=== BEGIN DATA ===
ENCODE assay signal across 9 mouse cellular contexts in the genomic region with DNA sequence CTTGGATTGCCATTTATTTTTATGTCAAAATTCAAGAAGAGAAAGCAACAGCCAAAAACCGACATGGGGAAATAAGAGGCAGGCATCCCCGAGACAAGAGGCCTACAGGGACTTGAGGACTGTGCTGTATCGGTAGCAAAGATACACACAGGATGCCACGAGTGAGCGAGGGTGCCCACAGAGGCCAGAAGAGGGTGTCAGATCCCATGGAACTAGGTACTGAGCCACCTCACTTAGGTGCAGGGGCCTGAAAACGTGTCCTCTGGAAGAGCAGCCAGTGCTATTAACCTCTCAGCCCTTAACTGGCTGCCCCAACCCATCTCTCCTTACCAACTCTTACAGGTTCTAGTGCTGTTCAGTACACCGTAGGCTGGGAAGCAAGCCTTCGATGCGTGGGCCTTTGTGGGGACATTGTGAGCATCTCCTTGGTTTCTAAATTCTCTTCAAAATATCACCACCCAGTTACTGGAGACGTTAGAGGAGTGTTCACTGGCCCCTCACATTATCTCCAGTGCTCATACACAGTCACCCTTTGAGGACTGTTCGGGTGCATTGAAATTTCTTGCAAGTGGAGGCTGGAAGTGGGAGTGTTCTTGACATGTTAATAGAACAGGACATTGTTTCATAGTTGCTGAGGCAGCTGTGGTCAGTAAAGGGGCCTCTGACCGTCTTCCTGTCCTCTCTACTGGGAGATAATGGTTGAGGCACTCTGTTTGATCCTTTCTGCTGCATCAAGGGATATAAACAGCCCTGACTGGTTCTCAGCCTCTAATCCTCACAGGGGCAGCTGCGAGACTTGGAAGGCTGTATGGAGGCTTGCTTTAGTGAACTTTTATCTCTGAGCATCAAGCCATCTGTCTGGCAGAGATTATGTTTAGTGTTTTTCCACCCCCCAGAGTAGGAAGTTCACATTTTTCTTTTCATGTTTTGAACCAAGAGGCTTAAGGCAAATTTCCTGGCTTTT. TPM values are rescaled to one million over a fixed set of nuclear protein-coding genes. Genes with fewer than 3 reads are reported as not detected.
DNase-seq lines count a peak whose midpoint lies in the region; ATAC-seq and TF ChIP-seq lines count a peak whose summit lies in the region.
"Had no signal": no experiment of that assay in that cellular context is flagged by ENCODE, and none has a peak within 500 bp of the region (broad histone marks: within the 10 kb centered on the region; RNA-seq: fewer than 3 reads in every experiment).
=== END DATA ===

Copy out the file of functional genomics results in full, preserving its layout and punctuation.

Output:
ENCODE assay signal across 9 mouse cellular contexts in the genomic region with DNA sequence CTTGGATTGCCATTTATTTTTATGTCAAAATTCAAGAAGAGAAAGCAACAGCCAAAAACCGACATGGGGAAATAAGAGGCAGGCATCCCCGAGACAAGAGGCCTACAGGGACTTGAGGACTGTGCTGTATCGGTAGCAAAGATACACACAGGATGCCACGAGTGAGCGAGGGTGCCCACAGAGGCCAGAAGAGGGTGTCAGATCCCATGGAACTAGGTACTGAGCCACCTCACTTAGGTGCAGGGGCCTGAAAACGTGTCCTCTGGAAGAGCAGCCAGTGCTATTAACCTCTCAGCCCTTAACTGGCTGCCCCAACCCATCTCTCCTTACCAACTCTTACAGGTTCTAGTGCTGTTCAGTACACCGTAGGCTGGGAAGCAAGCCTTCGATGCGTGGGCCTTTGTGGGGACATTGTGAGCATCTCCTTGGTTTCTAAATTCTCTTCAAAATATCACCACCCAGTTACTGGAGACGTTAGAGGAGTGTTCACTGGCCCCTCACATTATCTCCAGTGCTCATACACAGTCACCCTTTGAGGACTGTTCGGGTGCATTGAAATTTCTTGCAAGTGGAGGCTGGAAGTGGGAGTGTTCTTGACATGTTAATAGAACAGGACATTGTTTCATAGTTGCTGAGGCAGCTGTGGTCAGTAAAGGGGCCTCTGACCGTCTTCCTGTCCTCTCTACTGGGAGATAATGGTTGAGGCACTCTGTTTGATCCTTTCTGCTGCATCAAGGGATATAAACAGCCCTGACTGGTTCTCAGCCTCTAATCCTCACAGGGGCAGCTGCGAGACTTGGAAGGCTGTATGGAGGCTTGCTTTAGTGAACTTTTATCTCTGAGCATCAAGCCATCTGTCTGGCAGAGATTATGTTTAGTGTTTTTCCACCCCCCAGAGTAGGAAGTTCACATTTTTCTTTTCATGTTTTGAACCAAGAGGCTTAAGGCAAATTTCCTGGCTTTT. TPM values are rescaled to one million over a fixed set of nuclear protein-coding genes. Genes with fewer than 3 reads are reported as not detected.
DNase-seq lines count a peak whose midpoint lies in the region; ATAC-seq and TF ChIP-seq lines count a peak whose summit lies in the region.
"Had no signal": no experiment of that assay in that cellular context is flagged by ENCODE, and none has a peak within 500 bp of the region (broad histone marks: within the 10 kb centered on the region; RNA-seq: fewer than 3 reads in every experiment).